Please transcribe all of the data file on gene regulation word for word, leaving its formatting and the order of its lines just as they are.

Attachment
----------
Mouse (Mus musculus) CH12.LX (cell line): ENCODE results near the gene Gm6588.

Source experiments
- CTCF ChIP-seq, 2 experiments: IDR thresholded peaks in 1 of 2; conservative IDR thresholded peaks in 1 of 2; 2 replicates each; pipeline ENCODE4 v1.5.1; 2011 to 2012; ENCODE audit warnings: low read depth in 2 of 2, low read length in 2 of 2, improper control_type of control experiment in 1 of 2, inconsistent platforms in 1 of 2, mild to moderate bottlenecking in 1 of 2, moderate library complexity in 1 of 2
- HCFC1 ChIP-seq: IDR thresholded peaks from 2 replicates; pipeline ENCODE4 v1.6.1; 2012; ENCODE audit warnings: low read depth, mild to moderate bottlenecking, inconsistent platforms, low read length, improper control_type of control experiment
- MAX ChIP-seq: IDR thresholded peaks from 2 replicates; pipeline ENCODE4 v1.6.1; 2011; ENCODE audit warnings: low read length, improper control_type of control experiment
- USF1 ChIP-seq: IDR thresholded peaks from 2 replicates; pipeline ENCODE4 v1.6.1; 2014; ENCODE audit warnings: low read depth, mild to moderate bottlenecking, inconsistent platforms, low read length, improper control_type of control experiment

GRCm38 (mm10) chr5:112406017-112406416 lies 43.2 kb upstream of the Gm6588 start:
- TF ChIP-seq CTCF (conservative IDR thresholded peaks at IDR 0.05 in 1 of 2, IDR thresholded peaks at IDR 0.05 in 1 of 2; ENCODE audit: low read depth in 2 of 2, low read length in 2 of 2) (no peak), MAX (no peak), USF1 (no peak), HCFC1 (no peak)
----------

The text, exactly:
Mouse (Mus musculus) CH12.LX (cell line): ENCODE results near the gene Gm6588.

Source experiments
- CTCF ChIP-seq, 2 experiments: IDR thresholded peaks in 1 of 2; conservative IDR thresholded peaks in 1 of 2; 2 replicates each; pipeline ENCODE4 v1.5.1; 2011 to 2012; ENCODE audit warnings: low read depth in 2 of 2, low read length in 2 of 2, improper control_type of control experiment in 1 of 2, inconsistent platforms in 1 of 2, mild to moderate bottlenecking in 1 of 2, moderate library complexity in 1 of 2
- HCFC1 ChIP-seq: IDR thresholded peaks from 2 replicates; pipeline ENCODE4 v1.6.1; 2012; ENCODE audit warnings: low read depth, mild to moderate bottlenecking, inconsistent platforms, low read length, improper control_type of control experiment
- MAX ChIP-seq: IDR thresholded peaks from 2 replicates; pipeline ENCODE4 v1.6.1; 2011; ENCODE audit warnings: low read length, improper control_type of control experiment
- USF1 ChIP-seq: IDR thresholded peaks from 2 replicates; pipeline ENCODE4 v1.6.1; 2014; ENCODE audit warnings: low read depth, mild to moderate bottlenecking, inconsistent platforms, low read length, improper control_type of control experiment

GRCm38 (mm10) chr5:112406017-112406416 lies 43.2 kb upstream of the Gm6588 start:
- TF ChIP-seq CTCF (conservative IDR thresholded peaks at IDR 0.05 in 1 of 2, IDR thresholded peaks at IDR 0.05 in 1 of 2; ENCODE audit: low read depth in 2 of 2, low read length in 2 of 2) (no peak), MAX (no peak), USF1 (no peak), HCFC1 (no peak)